What's Your Favorite Bug?: inspiring a love of art and reading

Great art is clear thinking about mixed feelings
— W. H. Auden
bugcover3.jpg

When I think of picture books my thoughts always go to the story, which is funny considering we call them ‘picture’ books. But the artwork has a huge impact on our emotions and impressions when reading a picture book, adding depth and feeling. Talking about the artwork is so useful for developing emotional intelligence as we discuss things like:

-       How do you think a character is feeling?

-       How does this picture/page make you feel? Why?

-       What extra information is added by the pictures that? Does it change the story?

I am sometimes hesitant to discuss the artwork because I feel completely under-qualified to talk about art. Thankfully I recently found What’s Your Favourite Bug? in the library and it has given me a new drive to appreciate and educate myself about art. It’s a book written by Eric Carle (author of The Very Hungry Caterpillar) and a number of other picture book illustrators. Each artist answers the question What’s Your Favorite Bug? with words and artwork.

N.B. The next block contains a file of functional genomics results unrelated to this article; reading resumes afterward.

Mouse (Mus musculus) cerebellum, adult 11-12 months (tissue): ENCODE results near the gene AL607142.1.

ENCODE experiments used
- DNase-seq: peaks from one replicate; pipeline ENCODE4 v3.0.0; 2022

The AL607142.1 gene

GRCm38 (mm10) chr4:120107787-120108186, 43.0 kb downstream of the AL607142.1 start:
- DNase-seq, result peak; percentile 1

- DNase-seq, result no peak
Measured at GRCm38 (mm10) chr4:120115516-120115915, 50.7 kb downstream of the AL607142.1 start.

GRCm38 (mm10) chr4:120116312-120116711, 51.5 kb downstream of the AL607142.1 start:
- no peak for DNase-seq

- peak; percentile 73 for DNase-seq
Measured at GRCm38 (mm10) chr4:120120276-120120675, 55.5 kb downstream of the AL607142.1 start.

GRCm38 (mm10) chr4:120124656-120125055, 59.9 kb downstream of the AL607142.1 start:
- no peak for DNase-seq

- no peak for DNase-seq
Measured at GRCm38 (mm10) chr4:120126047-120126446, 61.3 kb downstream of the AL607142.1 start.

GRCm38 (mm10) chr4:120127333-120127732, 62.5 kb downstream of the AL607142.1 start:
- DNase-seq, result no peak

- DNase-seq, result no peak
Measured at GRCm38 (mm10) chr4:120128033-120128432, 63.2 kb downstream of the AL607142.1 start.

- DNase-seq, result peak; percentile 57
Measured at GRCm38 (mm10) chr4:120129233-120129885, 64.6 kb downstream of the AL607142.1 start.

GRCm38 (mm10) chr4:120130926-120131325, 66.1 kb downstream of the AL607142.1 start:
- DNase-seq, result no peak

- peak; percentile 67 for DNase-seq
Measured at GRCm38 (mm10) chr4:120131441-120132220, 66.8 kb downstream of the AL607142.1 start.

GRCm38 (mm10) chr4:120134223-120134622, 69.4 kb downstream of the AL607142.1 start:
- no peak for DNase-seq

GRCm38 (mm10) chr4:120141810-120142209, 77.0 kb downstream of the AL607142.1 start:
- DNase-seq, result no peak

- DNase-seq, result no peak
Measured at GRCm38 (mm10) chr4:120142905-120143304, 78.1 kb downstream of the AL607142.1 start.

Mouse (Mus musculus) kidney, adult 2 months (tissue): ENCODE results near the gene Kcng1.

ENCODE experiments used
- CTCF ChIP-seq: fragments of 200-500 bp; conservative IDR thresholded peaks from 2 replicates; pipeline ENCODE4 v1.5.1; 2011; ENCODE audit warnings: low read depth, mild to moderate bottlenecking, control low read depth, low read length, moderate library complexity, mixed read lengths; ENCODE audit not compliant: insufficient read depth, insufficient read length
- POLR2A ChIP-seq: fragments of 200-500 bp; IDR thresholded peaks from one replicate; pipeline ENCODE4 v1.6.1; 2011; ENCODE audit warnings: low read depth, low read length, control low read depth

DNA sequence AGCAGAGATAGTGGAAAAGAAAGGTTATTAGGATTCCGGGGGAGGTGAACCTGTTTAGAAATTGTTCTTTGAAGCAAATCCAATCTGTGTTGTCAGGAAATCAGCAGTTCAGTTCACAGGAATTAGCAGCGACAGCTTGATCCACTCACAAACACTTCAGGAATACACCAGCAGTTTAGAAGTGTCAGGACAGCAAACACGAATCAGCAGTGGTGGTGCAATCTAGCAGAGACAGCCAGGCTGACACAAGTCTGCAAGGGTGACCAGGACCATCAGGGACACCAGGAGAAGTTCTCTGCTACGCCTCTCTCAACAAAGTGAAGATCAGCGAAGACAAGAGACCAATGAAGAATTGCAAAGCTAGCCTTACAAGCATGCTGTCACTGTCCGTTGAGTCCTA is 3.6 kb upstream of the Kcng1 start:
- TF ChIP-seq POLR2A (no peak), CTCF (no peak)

Two of my favourites are:

Dragonfly by Beth Krommes (Illustrator of ‘Grandmother Winter’ and others)

“Dragonflies symbolize courage, strength, and happiness. Many are iridescent and colourful, shimmering like jewels in the sunshine. Fierce hunters and fast fliers, they can zoom in any direction, including backwards and sideways. Best of all, dragonflies eat mosquitoes.”

“Dragonflies symbolize courage, strength, and happiness. Many are iridescent and colourful, shimmering like jewels in the sunshine. Fierce hunters and fast fliers, they can zoom in any direction, including backwards and sideways. Best of all, dragonflies eat mosquitoes.”

And Moths by Teagan White (Illustrator of ‘That’s Me Loving You’ and others)

“I like Moths, they come out at night and make the dark less lonely”

“I like Moths, they come out at night and make the dark less lonely”

Each page gives a unique insight to the artist, and of course it’s filled with absolutely amazing artwork! It’s a great invitation to discuss the art with kids. Simple questions like:

-       ‘What does this picture make you think of?’

-       ‘Does this picture make you feel anything?’

-       ‘What do you like about this picture?’

Conversations like this can help give children the words and confidence to express their impressions and feelings around art and life.

It’s also great fun to discuss bugs!

If bugs aren’t your thing you might like What’s Your Favorite Color?, What’s Your Favorite Food? or What’s Your Favorite Animal? all of which are done in the same format.